I also do not understand the apparent need for some to inundate others with their interpretation of aromatic bliss.  Yes essential oils are natural, but they are still a chemical cocktail that our lungs and brain must process.  Regardless of natural, many people don’t want  to be blasted with a strong aroma of any sort when they walk into a room.  Some are just too polite to mention.

 I work with essential oils all day on a large scale.  I have to make sure safety protocols are in place for me and my employees. Knowing this, I have walked into many places such as health centres, retreats and homes where I was shocked by what was floating around the rooms.  If someone like myself who is accustomed to large amounts of oils can be overwhelmed, what does that say about how it’s affecting others?  MSDS (material safety data sheets) which are available for all essential oils, clearly state that you need proper room ventilation when using them in any capacity.  Sudden exposure to any strong aroma can trigger an asthma attack or epileptic seizure if the person is predisposed to any aroma sensitivities. Something to consider if you are using them in a clinical or health setting.

Lack of Training in Essential Oil Choices

My second issue with diffusers is the lack of training and understanding of essential oil choices. Since diffusers seem to be an entry level for those seeking to start using essential oils, some more care and caution are necessary.

There have been many documented cases recently about the excessive diffusion of some rather harsh oils such as cinnamon which have had an adverse effect on children.    There was a recent situation at a daycare in Idaho whereby one of the employees was diffusing cinnamon or something like it in the air while the children set down for an afternoon nap. Upon awakening, the children reportedly had dilated pupils, headaches and nausea along with a few staff members. The fire department was called since carbon monoxide was suspected. It was determined that the combination of the strong aroma of cinnamon in a poorly ventilated space for an extended period of time was the culprit.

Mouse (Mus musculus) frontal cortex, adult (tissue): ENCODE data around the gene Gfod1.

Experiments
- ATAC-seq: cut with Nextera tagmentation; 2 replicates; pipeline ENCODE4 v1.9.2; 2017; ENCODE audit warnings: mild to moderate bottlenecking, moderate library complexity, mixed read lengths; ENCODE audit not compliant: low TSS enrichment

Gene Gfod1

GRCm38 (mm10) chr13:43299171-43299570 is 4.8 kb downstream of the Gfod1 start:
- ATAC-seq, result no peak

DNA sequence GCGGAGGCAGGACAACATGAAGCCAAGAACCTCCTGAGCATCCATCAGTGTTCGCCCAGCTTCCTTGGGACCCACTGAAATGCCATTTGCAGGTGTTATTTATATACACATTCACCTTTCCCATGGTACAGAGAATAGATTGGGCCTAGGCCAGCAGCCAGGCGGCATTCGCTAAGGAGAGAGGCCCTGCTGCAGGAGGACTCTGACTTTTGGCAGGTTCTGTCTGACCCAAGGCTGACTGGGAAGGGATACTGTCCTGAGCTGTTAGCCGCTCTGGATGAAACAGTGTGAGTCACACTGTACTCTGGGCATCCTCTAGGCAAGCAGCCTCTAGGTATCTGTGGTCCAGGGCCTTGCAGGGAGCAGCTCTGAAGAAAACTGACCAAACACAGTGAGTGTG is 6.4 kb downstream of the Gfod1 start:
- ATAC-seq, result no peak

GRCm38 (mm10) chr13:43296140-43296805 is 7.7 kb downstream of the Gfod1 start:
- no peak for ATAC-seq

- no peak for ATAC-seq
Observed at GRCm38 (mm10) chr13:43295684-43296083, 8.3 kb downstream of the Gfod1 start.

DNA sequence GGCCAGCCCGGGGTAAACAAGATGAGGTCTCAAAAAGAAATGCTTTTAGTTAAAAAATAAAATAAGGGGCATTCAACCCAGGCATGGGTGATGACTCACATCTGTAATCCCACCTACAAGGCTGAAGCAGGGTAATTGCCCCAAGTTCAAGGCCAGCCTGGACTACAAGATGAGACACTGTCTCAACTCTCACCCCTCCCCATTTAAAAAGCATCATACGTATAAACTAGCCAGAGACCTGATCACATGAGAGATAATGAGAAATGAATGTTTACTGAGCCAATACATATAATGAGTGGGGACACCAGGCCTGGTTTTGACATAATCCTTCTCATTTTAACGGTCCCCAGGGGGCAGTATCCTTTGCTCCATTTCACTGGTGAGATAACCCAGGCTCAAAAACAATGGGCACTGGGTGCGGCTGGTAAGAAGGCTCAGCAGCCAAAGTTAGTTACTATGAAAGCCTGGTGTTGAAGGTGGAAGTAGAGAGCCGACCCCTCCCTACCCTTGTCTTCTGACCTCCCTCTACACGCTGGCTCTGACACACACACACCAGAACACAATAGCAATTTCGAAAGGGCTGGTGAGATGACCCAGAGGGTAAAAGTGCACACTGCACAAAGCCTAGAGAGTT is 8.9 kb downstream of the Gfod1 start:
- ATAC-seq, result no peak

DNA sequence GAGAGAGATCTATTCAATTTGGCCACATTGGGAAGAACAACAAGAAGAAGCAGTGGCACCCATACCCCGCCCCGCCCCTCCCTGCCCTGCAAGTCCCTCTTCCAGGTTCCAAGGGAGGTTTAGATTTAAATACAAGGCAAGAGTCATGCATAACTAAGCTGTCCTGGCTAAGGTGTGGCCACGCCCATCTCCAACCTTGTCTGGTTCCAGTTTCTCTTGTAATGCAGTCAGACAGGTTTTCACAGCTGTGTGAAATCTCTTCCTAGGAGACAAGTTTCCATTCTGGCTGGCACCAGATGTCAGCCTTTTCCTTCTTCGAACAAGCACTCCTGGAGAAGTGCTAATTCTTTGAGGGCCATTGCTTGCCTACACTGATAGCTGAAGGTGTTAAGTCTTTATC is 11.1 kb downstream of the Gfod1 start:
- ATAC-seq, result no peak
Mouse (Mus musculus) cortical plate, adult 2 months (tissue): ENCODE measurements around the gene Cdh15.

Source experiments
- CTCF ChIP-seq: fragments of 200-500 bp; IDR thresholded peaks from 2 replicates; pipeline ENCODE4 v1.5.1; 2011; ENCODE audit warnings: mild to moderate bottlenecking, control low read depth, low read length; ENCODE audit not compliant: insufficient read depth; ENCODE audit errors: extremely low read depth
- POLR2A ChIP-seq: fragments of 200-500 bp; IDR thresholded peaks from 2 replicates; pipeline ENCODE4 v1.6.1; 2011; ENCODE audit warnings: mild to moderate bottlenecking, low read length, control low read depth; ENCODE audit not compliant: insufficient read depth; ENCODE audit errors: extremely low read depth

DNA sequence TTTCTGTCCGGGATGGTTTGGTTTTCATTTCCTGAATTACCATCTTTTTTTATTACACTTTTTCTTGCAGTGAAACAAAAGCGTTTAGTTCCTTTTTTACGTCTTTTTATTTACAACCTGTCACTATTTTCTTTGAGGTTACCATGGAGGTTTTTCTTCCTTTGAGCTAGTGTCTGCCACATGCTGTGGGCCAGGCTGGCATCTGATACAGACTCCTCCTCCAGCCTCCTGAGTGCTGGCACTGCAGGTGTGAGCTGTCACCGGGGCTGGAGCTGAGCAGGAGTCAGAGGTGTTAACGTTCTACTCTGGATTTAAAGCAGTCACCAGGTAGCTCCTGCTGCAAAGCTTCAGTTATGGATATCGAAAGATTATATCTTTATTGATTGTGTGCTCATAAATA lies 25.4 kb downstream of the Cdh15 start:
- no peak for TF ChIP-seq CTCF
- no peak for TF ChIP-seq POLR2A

This speaks to a poor understanding of essential oil use as anyone with a sliver of training should know better, especially where children are concerned.  Cinnamon is to be used thoroughly diluted and only in small amounts for even the healthiest of people.   There are many other oils which, when diffused in excess amounts during the day can be quite overwhelming to anyone’s lungs and particularly hazardous to those with breathing problems. Eucalyptus, peppermint, rosemary, ti-tree all come to mind. I know what you’re thinking; “but these oils are supposed to be good for respiratory problems”; yes they are but not by forcing them into someone’s lungs all day.  We actually absorb significant amounts of essential oils into our bloodstream via the lungs; something that was thought to be inconsequential not long ago.